Every breeding enthusiast would agree that 1990 Melbourne Cup winner Kingston Rule (pictured) was a true blue blood of the thoroughbred world. It would be a fair call that he would be the most regally bred aristocrat to ever win a Melbourne Cup since it was first run in 1861.
As he flashed across the line victorious on the first Tuesday in November fifteen years ago, the 7-1 equal favourite would smash the previous Melbourne Cup and Flemington record for 3200 metres and record 3 minutes 16.3 seconds on the track officially rated as “fast”. No winner since 1990 got within two seconds (12 lengths) of Kingston Rule’s time, until 2002 when the American bred, Irish trained galloper Media Puzzle won in 3 minutes 16.97 seconds – still 4 lengths slower than Kingston Rule.
The win by Kingston Rule would be the third time in the history of the Melbourne Cup that a horse conceived in America would be victorious – the previous two being 1980 winner Belldale Ball and 1986 winner At Talaq.
Trained by legendary Melbourne Cup trainer Bart Cummings and ridden by champion jockey Darren Beadman for his Cup assignment, Kingston Rule’s original conception in America was quite amazing in itself.
Buoyed on by the success he had achieved by putting his German bred mare Ada Hunter to Australian speedster Bletchingly and producing a champion called Kingston Town, Victorian breeder David Hains decided to try his luck again. To this day, that horse Kingston Town still holds the Australasian record for the most number of Group 1 wins ever at 14, but it is fair comment that Hains and trainer Tommy Smith never quite got over seeing the great horse get to the front too early in the straight in the Melbourne Cup of 1982 only to be cut down in the last few strides by Gurner’s Lane and Mick Dittman.
Hains breeding venture soldiered on and he decided to fly his Australian mare Rose of Kingston to America to be mated with champion United States sire Secretariat. Rose of Kingston had proven herself in the racetrack to be top class. Her ten career wins included three Group 1 wins – the VRC Oaks, AJC Derby (against the colts) and the Champagne Stakes. She was crowned “Australian Horse of the Year” and “Australasian Champion 3YO Filly and Older Mare”.
Secretariat had been twice named “United States Horse of the Year” and his 16 career wins included such classics as the Kentucky Derby, Preakness Stakes and the Belmont Stakes.
So the conception of Kingston Rule was the end result of the union of two champion racehorses from different points of the globe. Kingston Rule in some ways turned out to be basically a disappointment on the racetrack. His one start at age 2 resulted in an unplaced effort. His stoutness of pedigree suggested he’d be a better horse as he got older and those thoughts came to fruition, when Kingston Rule after two wins as a 3 YO had his first victory as a 4YO in a prelude to the Melbourne Cup – the Moonee Valley Cup over 2600 metres – just ten days before the Flemington race that stops the nation. His barnstorming victory at Moonee Valley ensured he held a high ranking in bookies markets when the first Tuesday in November came round. Kingston Rule easily won the Group 1 Melbourne Cup to record only his 4th lifetime victory from 18 starts. The Melbourne Cup became his first and only Group 1 win. He was retired with earnings of A$1,549,125 and commenced stud duties in 1991.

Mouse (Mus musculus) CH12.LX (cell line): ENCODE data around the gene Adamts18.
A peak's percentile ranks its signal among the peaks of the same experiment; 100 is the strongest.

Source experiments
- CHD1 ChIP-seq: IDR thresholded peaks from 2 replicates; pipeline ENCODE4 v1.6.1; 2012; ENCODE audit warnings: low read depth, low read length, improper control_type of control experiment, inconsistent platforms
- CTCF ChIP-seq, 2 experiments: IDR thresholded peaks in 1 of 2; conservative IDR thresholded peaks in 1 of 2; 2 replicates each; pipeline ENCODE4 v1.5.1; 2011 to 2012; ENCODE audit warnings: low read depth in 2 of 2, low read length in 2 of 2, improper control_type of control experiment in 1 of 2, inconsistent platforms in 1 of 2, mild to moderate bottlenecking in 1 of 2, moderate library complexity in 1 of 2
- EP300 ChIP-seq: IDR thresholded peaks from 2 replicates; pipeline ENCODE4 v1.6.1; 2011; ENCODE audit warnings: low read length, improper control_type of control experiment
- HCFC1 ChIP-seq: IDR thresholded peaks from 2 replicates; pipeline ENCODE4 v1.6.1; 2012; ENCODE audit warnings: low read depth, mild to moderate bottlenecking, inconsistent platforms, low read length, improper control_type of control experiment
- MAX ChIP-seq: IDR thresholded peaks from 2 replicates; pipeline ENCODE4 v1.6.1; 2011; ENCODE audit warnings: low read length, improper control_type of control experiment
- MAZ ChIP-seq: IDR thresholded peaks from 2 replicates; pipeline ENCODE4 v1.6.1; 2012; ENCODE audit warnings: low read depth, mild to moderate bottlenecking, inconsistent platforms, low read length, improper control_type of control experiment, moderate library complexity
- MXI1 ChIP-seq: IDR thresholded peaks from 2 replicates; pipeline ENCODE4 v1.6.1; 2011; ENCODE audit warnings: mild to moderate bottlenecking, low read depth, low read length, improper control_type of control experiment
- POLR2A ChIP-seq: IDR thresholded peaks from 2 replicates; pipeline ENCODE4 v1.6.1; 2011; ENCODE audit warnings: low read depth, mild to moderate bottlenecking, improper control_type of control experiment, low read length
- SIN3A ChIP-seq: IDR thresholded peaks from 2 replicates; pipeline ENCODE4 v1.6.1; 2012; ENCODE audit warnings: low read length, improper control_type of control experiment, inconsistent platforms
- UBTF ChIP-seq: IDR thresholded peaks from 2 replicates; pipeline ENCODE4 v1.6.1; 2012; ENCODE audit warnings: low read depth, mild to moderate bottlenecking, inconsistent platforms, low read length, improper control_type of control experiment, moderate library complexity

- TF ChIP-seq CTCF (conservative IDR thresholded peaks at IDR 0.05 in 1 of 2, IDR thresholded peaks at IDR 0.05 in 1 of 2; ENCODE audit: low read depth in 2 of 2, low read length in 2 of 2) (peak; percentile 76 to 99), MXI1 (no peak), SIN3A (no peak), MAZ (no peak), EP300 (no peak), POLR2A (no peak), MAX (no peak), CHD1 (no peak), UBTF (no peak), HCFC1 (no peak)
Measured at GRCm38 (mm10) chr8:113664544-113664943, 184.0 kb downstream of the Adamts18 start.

Despite having a wonderful international pedigree, it is fair to say that the magnificent chestnut stallion Kingston Rule has been yet another abysmal flop in the history of the Australian thoroughbred industry. He has had 303 individual progeny to race but only 153 of them have been able to win a race anywhere. That equates to just over 50% winners-to-runners and that percentage is only reflective of his foals that actually got to the races. Others go by the wayside as the attrition rate of unsoundness, paddock accidents and lack of ability take stock. [A “successful” stallion will achieve a minimum of 60% winners-to- runners ratio as a rule of thumb.]
Of Kingston Rule’s stakeswinners-to- runners ratio the news gets even worse. Of his 303 individual runners, only 5 have been able to win a black type race of Listed, Group 1, Group 2, or Group 3 status. Those 5 are Kensington Palace, Sheer Kingston (who both won at Group 1 level) and Innocent Affair, Ruling Eyes and Danson D’or (who all won only at Listed level). Those 5 stakeswinners give Kingston Rule a stakeswinners-to-runners ratio of 1.65% that is woeful. [As a guide here a good quality stallion will always throw a stakeswinners-to-runners ratio over 5% after several (5 or 6) crops have raced.]
Kingston Rule still stands at stud today in Victoria for a service fee of $3300. The gamble that David Hains took of putting the best to the best – and hoping for the best – produced no fairytale except a Melbourne Cup victory, but in the general score of things that wasn’t a bad consolation prize.